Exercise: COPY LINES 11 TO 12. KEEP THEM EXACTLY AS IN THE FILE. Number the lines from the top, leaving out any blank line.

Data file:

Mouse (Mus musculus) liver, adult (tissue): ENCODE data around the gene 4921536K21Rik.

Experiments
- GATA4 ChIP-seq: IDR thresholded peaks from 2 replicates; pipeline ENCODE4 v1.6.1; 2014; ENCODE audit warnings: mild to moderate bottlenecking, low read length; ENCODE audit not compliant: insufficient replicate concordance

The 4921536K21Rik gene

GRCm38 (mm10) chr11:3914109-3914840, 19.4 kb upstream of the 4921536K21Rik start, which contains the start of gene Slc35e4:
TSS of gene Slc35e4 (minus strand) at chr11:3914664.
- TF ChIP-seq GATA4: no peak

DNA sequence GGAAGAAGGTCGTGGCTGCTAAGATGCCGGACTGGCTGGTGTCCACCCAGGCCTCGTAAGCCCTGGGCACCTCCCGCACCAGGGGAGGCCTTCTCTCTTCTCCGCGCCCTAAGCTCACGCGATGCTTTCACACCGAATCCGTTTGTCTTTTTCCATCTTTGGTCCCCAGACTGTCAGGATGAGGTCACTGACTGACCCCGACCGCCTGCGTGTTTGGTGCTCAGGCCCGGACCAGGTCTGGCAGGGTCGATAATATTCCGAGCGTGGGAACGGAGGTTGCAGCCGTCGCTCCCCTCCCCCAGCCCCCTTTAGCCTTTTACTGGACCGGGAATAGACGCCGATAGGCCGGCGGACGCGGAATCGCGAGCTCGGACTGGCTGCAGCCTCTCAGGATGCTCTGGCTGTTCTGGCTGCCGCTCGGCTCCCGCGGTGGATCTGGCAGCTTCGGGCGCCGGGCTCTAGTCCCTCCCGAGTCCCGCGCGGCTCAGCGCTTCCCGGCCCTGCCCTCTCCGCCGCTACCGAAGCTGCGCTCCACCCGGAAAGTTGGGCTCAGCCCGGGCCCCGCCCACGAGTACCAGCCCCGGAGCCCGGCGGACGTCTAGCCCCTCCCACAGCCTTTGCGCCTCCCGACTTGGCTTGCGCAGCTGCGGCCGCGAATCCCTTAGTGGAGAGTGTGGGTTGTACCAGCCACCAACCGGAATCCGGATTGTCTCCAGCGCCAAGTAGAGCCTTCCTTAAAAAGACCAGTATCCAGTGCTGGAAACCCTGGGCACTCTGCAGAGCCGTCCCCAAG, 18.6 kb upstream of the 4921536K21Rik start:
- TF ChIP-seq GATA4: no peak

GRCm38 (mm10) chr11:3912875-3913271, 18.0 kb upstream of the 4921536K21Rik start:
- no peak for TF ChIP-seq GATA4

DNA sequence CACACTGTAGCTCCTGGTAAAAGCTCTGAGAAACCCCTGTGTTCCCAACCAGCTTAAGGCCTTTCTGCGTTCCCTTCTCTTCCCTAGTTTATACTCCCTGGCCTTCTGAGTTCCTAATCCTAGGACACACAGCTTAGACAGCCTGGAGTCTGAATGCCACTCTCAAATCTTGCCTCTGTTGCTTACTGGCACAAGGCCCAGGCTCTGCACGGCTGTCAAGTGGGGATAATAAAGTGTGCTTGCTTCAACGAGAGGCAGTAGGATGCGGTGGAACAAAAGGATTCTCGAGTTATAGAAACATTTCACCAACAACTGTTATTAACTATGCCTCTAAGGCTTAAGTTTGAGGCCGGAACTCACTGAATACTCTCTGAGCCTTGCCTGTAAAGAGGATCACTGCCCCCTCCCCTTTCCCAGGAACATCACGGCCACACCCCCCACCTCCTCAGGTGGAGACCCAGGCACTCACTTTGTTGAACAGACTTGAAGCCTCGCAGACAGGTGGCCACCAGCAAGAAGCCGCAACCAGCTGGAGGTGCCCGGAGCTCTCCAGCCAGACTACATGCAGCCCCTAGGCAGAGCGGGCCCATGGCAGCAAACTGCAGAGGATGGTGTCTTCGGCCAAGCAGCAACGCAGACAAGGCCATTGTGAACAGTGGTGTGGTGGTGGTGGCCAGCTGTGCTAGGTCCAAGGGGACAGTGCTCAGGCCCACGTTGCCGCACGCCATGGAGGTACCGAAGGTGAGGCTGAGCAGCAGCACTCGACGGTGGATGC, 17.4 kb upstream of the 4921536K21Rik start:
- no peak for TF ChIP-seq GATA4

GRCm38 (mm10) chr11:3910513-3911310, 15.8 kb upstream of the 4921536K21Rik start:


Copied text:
- no peak for TF ChIP-seq GATA4

DNA sequence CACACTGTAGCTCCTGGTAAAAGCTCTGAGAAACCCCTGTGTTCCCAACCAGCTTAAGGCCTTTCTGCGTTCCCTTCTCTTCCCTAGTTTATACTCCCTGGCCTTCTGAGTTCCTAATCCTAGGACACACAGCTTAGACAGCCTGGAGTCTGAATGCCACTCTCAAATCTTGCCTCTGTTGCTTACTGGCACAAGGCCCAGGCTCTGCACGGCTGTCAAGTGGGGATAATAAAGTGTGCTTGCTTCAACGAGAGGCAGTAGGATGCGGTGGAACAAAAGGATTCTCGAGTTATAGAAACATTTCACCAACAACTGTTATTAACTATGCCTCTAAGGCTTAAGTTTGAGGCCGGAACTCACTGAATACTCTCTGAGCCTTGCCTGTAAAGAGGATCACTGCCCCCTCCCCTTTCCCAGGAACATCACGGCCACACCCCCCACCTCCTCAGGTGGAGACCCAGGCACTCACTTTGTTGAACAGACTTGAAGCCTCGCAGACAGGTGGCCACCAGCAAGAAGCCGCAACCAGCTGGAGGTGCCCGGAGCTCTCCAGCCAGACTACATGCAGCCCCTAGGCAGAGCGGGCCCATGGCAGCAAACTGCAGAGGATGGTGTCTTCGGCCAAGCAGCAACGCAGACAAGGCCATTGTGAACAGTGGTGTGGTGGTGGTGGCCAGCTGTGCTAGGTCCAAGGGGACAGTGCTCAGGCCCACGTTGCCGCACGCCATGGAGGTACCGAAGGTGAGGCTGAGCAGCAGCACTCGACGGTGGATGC, 17.4 kb upstream of the 4921536K21Rik start: